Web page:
The decay process begins when the bacteria that are always present in the mouth break down components of saliva. These components adhere to tooth enamel. This is the start of dental plaque: a clear, gelatinous material that allows bacteria to remain on the teeth. Inside this dental plaque, the bacteria ferment dietary carbohydrates for a food source. This fermentation produces lactic and other acids that demineralize the tooth enamel. As the tooth demineralizes, bacteria move into the tooth, decay begins and a cavity is formed.

Unremoved plaque on the gums can accumulate and calcify to form tartar (also called calculus). This situation can result in the seals between the gums and teeth being broken, making the gums susceptible to infection. In early stages, gums can become sore and even bleed. This condition leads to inflammation called gingivitis. The condition can be reversed if tartar is removed. If neglected, it can develop into more serious tooth decay and result eventually in tooth loss.

Untreated dental caries are painful and can result in tooth loss. Pain or loss of teeth may cause malnutrition. These conditions often prevent a person from chewing and eating adequate amounts, as well as eating some hard, high-fibre foods. This is why frequent visits to a dentist and regular, thorough cleaning by a dental hygienist is very important. Otherwise, brushing after meals and snacks is one of the best ways to remove sugars and food particles from tooth surfaces.

Another way to prevent tooth and gum disease is to reduce the amount of simple carbohydrates in the diet. Bacteria need carbohydrates for food and especially thrive on simple sugars. Because sugars convert to acids faster than other foods, the intake of sugar should be restricted in order to reduce tooth decay. Starches and other carbohydrates will also convert to acids, but more slowly. Acids may also come from other food sources directly. Some cold drinks, sweets and fruits contain acids. NB: Even fruit juices (e.g. lemon juice) contain acid which can cause decay.

By cutting back on simple carbohydrates, especially sugar, fructose, lactose and glucose, which ferment easily and support bacteria growth, you can reduce of rate of dental caries. Simple sugars are found in many foods in different forms: sugar, corn syrup, honey, molasses and dextrose. By reading labels on food products, you can limit foods high in simple sugars and thus reduce the chance of dental caries.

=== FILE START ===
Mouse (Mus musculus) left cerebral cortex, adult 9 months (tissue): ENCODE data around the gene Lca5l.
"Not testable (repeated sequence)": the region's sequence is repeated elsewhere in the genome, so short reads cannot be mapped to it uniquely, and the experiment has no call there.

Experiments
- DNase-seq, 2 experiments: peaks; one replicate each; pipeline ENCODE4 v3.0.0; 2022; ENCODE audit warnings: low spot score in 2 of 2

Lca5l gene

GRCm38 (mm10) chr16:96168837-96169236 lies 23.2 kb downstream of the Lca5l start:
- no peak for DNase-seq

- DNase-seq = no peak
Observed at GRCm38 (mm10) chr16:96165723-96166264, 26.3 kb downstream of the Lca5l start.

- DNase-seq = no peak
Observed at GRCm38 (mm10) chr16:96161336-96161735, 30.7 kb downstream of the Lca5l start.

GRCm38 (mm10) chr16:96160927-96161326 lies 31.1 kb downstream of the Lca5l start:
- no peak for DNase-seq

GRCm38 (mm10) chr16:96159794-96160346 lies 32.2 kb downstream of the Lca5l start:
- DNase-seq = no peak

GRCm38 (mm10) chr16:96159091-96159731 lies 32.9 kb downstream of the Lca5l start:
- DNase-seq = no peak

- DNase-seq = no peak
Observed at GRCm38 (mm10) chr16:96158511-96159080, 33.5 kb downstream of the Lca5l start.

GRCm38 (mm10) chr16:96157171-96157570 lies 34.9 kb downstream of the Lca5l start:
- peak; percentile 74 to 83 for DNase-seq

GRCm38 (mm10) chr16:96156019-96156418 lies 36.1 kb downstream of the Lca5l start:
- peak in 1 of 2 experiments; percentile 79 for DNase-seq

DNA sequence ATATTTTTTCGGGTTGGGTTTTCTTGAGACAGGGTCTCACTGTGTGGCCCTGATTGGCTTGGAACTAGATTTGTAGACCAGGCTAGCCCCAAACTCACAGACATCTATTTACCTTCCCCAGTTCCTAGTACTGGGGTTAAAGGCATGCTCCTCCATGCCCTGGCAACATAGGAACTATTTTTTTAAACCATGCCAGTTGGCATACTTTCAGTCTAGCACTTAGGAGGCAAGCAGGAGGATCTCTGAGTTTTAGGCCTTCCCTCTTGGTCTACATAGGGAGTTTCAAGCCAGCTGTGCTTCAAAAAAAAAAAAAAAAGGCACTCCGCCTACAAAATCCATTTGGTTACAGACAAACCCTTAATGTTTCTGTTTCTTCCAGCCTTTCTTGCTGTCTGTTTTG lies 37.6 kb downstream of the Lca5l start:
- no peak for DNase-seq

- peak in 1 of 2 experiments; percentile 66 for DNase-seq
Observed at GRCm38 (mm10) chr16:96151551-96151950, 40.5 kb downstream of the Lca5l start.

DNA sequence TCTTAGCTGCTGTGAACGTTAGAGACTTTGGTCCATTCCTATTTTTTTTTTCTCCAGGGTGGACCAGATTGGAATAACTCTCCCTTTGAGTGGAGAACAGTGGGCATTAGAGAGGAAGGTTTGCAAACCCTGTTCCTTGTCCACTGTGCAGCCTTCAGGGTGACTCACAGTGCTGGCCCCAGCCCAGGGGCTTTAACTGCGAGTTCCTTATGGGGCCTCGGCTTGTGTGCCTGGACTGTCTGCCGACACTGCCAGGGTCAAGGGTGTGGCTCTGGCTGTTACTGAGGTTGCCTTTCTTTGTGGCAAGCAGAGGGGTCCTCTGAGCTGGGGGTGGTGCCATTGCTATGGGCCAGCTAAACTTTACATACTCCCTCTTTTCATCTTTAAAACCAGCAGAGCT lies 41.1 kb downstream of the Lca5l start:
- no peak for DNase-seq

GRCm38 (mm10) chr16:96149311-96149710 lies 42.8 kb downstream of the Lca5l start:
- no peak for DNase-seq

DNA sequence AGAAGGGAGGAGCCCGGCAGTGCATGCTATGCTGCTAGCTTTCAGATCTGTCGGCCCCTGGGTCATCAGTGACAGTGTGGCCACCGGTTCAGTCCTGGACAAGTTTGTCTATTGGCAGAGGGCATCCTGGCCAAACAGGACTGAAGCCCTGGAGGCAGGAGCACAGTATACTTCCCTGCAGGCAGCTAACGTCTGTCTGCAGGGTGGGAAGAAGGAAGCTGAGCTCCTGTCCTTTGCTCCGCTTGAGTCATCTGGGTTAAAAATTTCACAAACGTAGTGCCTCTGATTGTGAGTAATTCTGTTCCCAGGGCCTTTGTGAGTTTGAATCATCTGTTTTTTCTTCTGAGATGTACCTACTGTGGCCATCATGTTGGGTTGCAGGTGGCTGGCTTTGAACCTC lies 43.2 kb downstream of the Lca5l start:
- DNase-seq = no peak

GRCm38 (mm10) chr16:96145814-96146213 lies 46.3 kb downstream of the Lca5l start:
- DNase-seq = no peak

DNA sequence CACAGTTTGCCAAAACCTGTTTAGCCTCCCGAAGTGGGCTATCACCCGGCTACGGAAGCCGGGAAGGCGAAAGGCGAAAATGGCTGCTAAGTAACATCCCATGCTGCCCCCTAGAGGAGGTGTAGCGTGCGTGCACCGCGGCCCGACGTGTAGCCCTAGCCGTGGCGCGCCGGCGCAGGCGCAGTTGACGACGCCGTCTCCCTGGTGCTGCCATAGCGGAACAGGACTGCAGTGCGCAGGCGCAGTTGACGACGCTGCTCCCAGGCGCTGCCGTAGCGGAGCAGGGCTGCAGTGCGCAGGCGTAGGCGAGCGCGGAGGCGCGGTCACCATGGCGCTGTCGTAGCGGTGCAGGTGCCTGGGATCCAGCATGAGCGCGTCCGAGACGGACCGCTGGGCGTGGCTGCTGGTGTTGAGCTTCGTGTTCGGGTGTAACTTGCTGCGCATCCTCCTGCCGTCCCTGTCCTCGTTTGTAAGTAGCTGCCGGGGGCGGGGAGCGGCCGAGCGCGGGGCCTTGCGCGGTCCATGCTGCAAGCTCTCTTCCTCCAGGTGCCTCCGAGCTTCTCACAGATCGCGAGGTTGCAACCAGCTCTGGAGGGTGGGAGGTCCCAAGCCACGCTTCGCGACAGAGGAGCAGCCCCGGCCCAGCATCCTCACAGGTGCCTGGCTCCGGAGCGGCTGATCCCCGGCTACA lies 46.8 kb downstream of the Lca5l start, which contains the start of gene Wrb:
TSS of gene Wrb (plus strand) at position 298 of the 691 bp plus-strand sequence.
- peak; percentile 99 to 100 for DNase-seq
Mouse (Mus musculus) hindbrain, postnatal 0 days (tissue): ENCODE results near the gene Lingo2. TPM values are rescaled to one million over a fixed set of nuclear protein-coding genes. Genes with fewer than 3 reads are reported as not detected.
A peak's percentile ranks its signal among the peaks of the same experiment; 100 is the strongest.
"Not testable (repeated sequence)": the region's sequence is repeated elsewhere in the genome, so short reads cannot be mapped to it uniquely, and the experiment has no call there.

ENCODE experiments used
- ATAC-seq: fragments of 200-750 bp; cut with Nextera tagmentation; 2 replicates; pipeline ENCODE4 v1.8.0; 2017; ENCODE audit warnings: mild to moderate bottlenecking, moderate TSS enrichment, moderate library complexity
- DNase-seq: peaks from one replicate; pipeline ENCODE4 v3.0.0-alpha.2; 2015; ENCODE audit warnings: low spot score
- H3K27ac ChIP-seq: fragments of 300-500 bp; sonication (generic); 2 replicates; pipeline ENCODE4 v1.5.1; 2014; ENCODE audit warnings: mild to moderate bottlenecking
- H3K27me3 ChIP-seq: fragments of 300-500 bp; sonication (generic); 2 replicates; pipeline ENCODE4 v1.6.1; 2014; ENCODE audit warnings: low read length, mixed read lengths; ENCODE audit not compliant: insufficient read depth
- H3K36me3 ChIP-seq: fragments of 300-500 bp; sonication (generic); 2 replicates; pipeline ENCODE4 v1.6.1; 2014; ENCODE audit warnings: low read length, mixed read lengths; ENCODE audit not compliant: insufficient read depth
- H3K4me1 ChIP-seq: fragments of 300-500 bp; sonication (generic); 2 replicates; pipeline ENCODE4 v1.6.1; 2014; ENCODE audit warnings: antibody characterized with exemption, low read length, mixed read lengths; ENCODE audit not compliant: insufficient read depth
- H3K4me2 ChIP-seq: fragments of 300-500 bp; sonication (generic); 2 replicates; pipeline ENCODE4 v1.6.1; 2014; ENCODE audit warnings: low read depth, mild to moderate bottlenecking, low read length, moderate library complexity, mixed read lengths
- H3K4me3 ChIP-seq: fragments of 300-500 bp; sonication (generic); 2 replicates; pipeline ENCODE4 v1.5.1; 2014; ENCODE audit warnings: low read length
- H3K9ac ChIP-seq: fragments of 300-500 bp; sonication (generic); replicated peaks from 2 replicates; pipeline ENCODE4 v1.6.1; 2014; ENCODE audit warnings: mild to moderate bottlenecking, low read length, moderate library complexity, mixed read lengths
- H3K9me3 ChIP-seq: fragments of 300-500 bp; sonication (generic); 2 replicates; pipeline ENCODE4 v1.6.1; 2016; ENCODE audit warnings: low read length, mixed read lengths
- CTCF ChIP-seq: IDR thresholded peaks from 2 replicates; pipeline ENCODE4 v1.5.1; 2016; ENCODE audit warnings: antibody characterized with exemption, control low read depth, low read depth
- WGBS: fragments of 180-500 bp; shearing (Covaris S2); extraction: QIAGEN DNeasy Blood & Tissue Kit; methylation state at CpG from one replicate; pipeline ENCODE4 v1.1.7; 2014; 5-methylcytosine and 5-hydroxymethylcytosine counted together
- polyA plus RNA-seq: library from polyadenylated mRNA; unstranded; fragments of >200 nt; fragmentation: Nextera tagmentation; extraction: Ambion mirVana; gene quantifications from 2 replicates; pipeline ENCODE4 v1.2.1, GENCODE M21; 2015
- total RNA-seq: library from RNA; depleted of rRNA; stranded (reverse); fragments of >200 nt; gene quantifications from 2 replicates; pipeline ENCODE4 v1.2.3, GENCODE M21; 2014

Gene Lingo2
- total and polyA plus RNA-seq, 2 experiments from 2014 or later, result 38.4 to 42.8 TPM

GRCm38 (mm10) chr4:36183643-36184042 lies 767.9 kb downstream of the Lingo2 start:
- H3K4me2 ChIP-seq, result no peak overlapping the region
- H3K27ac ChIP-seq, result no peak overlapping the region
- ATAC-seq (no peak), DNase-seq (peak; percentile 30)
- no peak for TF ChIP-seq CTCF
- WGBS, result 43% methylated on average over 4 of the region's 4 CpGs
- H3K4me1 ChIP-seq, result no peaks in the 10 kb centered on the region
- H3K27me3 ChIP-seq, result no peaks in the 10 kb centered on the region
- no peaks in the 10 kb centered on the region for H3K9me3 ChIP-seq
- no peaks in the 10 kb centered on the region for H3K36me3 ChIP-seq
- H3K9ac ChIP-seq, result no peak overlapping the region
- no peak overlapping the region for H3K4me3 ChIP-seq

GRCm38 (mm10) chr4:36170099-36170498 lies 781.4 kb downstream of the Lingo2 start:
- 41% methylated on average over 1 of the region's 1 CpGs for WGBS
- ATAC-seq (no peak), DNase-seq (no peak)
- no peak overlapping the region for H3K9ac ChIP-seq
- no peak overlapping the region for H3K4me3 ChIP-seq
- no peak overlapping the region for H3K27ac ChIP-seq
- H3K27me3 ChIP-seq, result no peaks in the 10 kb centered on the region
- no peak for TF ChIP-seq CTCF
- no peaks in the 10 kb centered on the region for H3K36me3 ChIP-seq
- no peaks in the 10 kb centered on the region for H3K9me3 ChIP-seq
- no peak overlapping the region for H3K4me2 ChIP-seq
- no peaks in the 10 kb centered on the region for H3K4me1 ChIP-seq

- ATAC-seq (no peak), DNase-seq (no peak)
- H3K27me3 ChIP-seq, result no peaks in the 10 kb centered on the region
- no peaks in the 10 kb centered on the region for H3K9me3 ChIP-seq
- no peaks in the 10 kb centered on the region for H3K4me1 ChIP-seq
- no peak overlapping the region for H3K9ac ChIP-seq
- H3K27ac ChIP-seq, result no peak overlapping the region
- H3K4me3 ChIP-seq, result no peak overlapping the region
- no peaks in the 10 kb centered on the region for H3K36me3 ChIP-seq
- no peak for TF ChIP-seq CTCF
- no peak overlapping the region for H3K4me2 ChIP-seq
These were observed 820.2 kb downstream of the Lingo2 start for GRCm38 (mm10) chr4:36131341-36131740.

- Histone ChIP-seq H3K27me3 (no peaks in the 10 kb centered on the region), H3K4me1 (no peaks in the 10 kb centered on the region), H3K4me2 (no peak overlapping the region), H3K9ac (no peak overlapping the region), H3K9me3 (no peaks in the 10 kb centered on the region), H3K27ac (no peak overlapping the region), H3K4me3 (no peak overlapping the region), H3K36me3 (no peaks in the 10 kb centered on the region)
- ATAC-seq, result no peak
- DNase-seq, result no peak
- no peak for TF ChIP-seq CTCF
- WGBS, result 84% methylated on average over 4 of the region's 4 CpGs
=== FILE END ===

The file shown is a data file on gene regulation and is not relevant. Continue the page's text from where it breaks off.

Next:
Bacteria also can ferment complex carbohydrates (starches), but the process takes longer. However, many complex carbohydrates are sticky and become lodged between teeth and gums. This allows the bacteria time to ferment the carbohydrate.

Meats and foods such as fresh fruits and vegetables that are high in fibre help clean the teeth of food particles and sugars during the chewing process. These foods promote saliva flow, which helps rinse the teeth of food particles. Saliva also neutralizes the acid.

Although fresh fruits and vegetables do contain carbohydrates that can be fermented by bacteria, the fibre content counteracts the effect and helps clean the teeth, therefore protecting against dental caries.

Snacking between meals presents special dental health problems. Many of us enjoy snacks that are high in simple sugars (for example, dried fruits and raisins, sweet rolls, candy, caramel corn, cookies, and ice-cream). Snacking need not be completely omitted, and in many situations, snacking is important for good physical health. Young and growing children, for instance, need the calories and nutrients from snacks for proper growth. However, we can choose snacks that do not harm teeth. Such snacks also tend to be more nutritious, as well, and they can include cheese, yogurt, meats, plain nuts (not recommended for children younger than school age), peanut butter, fresh fruits and vegetables, unsweetened breads or cereals, and popcorn.

Dental disease is almost entirely preventable, and diet management is a major way of bringing about this prevention. Decay does most damage before the age of 25. Disease of the tissues supporting the teeth (e.g. gums) is the main cause of teeth being lost in middle-aged adults.




Further Information:
The authors of this article are staff orf ACS Distance Education. This school operates from both Australia and the UK, offering over 350 courses (Hobby and Vocational). See www.acs.edu.au, www.acsedu.co.uk
For Careers Advice see www.thecareersguide.com